[Openmcl-devel] Speed, compilers and multi-core processors
dlw at itasoftware.com
Wed May 20 18:06:08 UTC 2009
The instruction set is very restricted, and the communication
paths aren't there, as you suggested. GPGPU is especially
good for highly compute-intensive operations over not
all that much data. An FFT is an obvious example but
there are many, many good examples. (Not that I'm an
expert, but I do know that much.)
There are CUDA-compatible devices that don't even
have a video connection, i.e. for GPGPU only.
The NVidia Tesla, called a "computing processor"
(weird name). 240 cores per board, and you can
chain together four of them.
(My officemates are getting this info and telling to
me faster than I can type it in. Thanks, Andrew
Jeremy Jones wrote:
> On Wed, May 20, 2009 at 9:13 AM, Raffael Cavallaro
> <raffaelcavallaro at mac.com> wrote:
>> tomshardware.com ran this a couple of days ago:
>> It's a summary of real-world results from apps using Nvidia's CUDA.
>> For certain things, like video encoding, they're seeing a 4x speedup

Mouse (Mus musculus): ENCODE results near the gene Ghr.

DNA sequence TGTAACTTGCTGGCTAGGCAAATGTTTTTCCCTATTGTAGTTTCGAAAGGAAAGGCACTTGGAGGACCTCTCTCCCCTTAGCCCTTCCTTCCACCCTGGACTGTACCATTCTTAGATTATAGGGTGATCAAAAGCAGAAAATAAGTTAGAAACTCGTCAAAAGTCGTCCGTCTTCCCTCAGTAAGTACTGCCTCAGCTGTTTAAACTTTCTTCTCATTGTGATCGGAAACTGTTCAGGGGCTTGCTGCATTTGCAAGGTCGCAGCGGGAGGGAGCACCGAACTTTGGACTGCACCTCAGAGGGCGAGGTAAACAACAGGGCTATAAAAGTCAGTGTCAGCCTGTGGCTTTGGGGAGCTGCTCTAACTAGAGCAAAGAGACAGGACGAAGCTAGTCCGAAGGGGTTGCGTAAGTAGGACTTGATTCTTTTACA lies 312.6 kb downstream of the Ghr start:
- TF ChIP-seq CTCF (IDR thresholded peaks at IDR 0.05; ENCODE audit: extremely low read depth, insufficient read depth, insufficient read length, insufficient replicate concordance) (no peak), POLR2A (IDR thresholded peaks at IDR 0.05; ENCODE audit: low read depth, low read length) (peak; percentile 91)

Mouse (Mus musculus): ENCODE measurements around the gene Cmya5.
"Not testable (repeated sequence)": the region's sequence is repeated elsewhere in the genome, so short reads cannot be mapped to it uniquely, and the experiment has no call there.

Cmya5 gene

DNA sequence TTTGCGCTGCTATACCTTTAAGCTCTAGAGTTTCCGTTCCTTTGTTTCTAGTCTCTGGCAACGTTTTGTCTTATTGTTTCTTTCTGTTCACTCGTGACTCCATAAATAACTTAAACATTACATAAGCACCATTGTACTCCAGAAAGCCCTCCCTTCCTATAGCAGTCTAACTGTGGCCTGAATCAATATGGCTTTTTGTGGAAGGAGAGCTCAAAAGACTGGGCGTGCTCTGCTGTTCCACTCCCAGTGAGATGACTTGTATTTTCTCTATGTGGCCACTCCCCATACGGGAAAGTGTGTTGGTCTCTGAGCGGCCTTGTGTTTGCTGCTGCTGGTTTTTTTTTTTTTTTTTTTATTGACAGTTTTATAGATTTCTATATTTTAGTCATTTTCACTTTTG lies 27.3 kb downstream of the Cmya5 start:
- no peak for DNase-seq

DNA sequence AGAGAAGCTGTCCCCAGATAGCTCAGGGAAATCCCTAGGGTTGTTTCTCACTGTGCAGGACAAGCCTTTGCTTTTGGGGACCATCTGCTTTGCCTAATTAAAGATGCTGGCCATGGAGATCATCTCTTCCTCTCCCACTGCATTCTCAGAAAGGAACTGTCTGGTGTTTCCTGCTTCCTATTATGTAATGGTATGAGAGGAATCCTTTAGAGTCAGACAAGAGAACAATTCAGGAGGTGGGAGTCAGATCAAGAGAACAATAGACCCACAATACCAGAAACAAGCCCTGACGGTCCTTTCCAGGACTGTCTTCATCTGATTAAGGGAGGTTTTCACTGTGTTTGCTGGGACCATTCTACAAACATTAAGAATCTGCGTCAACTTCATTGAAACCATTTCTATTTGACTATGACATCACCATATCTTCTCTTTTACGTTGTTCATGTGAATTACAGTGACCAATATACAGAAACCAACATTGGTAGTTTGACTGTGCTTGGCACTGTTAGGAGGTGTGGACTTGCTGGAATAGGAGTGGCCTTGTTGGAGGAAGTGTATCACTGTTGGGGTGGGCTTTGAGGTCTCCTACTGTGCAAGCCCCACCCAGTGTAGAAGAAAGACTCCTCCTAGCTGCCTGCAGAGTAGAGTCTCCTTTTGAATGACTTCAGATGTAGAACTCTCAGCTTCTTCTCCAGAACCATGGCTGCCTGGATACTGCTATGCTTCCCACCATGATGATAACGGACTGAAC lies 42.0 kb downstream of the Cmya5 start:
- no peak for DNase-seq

>> using the GPU over using the CPU. In addition, when they use the GPU,
>> it leaves the CPU free for other tasks.
> Why don't we just throw out the main CPU and fill our computers with
> graphics cards? (Once CCL is ported to GPUs of course)
> Seriously though, what does a CPU have that a GPU doesn't, besides a
> different instruction set? More memory? Better i/o? Is the GPU
> instruction set too specialized? I bet the answer is mainly software,
> like OSes and device drivers. I remember in the old days it was
> common to have a separate processor to handle i/o. Maybe that's what
> the main CPU should be relegated to. OTOH, if the software is good
> enough, it should just be distributed to whatever computing resources
> are appropriate and available. Just thinking out loud.
> Openmcl-devel mailing list
> Openmcl-devel at clozure.com
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